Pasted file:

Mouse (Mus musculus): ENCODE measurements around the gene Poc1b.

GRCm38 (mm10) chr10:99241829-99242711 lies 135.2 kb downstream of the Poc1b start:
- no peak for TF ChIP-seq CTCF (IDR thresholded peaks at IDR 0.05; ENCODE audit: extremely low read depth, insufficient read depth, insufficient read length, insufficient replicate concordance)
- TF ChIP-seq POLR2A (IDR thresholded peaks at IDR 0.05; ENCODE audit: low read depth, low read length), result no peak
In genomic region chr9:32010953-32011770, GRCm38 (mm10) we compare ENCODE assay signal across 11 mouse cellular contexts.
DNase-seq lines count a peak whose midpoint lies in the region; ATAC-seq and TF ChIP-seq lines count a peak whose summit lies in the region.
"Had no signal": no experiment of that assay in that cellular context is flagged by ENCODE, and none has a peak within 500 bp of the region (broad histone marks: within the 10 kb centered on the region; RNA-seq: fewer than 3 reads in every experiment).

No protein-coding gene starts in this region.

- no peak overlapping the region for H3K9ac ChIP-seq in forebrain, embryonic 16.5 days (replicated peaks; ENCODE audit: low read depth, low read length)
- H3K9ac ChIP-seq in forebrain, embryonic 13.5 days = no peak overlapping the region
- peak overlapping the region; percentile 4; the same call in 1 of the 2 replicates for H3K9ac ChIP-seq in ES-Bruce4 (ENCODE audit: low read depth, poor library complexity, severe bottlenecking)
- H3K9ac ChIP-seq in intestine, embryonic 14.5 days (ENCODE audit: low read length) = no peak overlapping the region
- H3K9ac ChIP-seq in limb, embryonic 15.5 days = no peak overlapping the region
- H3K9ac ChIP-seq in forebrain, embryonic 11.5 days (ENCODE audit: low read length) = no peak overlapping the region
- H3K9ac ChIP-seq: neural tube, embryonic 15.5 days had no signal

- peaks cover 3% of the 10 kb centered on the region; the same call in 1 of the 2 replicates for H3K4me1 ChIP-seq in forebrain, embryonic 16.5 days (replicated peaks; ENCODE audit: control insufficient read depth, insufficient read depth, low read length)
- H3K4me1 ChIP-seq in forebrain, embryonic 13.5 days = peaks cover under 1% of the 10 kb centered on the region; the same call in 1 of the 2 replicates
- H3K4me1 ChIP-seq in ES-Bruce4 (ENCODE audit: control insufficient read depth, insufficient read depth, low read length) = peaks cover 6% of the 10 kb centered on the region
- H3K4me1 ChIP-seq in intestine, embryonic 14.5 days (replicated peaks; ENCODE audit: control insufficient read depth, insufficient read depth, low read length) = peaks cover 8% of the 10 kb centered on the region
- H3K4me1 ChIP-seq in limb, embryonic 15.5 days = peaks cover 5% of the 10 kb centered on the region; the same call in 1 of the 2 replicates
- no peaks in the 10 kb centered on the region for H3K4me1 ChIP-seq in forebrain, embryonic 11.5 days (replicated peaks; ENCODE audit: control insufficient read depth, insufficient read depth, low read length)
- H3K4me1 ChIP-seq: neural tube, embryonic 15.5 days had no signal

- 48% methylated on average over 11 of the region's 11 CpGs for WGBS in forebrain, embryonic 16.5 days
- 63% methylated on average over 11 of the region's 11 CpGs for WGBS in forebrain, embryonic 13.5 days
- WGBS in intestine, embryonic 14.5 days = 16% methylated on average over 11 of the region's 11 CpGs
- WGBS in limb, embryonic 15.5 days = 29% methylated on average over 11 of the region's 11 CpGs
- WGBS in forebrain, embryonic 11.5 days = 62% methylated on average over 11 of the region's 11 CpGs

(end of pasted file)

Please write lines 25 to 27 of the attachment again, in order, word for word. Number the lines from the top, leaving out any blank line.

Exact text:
- WGBS in intestine, embryonic 14.5 days = 16% methylated on average over 11 of the region's 11 CpGs
- WGBS in limb, embryonic 15.5 days = 29% methylated on average over 11 of the region's 11 CpGs
- WGBS in forebrain, embryonic 11.5 days = 62% methylated on average over 11 of the region's 11 CpGs